The Government’s proposed ban on new offshore exploration looks likely to halt plans by Methanex Corporation for a $100 million-plus emissions reduction project at its Motunui plant.
BusinessDesk reported this week that the Canadian-based company uses natural gas from the Taranaki to make methanol and had been considering a project to recover and re-use CO2 from its production processes to reduce emissions per tonne of product.
But, the news agency said, this project is now unlikely to proceed due to uncertainty about the longevity of affordable gas supplies in New Zealand.
Well known industry commentator John Kidd, director of sector research at Woodward Partners told BusinessDesk: “This is a project that should have been an absolute slam-dunk. It’s good for emissions, it’s good for the economy and it’s good for gas continuity.”
Methanex New Zealand declined to comment on the emissions reduction project. However, in July it said it had secured sufficient gas to meet half its NZ requirements through to 2029, but noted its disappointment with the exploration ban which it said would impact it long-term.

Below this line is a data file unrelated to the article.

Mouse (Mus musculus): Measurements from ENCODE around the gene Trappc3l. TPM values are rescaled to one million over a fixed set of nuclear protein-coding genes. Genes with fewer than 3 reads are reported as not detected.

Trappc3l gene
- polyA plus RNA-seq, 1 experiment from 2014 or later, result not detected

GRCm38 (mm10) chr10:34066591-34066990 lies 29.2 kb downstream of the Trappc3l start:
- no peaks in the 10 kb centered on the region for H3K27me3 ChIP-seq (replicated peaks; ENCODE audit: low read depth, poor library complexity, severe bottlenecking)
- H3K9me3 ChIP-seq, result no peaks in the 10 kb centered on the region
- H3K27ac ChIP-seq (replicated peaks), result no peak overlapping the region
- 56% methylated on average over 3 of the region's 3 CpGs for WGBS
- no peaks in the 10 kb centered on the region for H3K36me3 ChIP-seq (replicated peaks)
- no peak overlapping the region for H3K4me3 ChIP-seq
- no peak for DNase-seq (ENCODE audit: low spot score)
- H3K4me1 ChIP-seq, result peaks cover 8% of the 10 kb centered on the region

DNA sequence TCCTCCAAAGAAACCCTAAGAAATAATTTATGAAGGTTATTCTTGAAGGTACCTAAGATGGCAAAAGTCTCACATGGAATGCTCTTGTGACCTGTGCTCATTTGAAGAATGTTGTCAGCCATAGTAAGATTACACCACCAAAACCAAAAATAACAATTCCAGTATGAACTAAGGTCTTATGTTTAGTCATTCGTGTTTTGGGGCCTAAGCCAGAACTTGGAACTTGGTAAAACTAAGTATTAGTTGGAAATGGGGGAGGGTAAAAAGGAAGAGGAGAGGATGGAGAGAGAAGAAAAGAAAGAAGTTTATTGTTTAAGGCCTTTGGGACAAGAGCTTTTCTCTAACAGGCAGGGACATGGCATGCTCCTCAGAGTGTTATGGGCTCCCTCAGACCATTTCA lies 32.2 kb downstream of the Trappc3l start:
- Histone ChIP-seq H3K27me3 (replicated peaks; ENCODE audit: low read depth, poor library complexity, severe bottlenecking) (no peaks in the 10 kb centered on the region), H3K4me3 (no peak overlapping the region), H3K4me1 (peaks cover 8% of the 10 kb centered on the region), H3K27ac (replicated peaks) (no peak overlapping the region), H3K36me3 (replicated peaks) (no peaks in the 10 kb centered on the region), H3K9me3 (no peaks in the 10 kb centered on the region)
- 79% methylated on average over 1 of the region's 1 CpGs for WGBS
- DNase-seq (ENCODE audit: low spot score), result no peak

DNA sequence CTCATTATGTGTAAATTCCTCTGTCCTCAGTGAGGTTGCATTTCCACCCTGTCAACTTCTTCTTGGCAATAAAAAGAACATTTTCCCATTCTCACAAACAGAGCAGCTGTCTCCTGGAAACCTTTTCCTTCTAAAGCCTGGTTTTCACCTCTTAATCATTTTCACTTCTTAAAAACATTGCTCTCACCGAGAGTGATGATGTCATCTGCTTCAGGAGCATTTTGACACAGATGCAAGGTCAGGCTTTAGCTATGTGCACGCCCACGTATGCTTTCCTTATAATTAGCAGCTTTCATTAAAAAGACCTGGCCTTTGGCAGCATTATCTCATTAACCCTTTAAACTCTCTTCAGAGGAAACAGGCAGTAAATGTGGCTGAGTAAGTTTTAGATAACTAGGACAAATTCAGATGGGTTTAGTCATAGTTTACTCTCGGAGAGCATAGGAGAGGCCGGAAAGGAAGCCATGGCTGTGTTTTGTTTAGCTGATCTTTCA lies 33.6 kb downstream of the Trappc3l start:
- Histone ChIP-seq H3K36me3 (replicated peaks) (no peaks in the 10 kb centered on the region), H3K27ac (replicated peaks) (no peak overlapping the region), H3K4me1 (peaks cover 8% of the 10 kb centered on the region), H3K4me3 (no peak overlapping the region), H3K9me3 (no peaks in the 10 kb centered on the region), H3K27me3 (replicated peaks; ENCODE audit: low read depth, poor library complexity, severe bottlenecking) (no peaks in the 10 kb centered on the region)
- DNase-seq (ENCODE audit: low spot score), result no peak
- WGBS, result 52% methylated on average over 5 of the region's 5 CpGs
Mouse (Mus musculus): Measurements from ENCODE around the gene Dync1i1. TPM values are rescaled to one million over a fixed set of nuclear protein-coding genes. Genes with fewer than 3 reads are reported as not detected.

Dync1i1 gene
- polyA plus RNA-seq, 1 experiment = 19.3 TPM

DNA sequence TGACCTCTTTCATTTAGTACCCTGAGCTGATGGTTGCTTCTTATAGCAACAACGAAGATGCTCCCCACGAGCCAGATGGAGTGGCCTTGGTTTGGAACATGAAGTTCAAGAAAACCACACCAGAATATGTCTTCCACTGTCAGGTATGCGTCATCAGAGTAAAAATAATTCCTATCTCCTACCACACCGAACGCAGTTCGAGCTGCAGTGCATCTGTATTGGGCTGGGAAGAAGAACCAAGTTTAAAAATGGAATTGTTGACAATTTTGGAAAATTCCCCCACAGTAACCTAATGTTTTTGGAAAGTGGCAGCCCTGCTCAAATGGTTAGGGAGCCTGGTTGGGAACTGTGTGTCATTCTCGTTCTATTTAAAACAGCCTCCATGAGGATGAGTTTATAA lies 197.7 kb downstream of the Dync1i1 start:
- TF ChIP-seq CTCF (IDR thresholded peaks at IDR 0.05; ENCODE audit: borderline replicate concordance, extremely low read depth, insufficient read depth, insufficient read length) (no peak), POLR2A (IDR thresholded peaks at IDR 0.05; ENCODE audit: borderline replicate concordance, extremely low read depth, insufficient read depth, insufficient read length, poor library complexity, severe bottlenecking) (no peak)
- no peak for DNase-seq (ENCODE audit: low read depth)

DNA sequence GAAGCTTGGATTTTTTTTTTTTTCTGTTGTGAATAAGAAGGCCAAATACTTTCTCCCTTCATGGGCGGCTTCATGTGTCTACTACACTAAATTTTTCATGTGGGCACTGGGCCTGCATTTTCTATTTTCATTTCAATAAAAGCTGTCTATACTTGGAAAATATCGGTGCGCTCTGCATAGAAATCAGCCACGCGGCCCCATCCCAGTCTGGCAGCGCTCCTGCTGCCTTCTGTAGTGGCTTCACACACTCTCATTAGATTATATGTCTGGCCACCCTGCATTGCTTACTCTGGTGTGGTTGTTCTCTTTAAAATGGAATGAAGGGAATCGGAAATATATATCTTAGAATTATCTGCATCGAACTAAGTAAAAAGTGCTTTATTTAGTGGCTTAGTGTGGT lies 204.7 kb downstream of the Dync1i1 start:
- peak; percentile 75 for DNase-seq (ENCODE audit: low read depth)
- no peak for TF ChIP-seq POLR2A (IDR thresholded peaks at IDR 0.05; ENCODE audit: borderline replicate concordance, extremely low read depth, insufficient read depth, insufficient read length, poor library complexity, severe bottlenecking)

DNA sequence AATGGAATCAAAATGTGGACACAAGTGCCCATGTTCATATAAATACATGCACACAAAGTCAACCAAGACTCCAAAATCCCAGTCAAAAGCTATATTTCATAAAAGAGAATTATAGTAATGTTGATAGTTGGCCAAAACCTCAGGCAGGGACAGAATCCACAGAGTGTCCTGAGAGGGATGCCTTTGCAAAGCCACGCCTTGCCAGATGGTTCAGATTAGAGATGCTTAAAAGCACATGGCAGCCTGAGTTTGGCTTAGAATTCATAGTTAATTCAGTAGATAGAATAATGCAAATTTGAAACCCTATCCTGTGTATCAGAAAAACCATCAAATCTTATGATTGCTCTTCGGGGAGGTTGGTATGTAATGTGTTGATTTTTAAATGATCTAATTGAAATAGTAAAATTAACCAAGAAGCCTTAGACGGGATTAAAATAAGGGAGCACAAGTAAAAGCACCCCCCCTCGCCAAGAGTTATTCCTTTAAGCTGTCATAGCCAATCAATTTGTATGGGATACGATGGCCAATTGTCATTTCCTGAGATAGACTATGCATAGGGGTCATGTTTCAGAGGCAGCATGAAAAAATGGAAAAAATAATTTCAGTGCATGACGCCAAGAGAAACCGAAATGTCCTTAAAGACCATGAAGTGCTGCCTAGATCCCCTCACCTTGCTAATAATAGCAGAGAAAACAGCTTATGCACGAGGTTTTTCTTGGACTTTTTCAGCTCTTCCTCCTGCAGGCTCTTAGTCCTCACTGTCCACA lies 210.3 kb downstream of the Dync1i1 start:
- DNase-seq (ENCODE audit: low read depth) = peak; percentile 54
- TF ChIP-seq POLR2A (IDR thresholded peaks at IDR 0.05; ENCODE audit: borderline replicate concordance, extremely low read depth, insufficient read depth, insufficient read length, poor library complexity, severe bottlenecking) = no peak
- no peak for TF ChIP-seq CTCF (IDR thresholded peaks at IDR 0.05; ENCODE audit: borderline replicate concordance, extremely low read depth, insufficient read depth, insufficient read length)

Kidd reportedly said carbon dioxide recovery would be a good project, but it required a long pay-back period. Methanex refurbishes its production trains every five years and uncertainty from Government policy change meant it would struggle to justify investments needing more than five to 10 years to pay off.
Kidd said it is an example of the environmental costs of the proposed ban, which he believes is more likely to increase emissions than reduce them.
Last month, New Zealand Oil & Gas Ltd (NZX: NZO) chief executive Andrew Jefferies said the Government ban on new offshore oil permits had given overseas explorers the impression the country was closed for business.
He believed the firm would have had another partner for its Barque drilling programme off the Oamaru coast had it not been for the ban.
Kidd’s view was many exploration permits may be relinquished as they approach the next stage of work programme commitments in the next two years.
Sources: businessdesk.co.nz; interest.co.nz; nzresources.com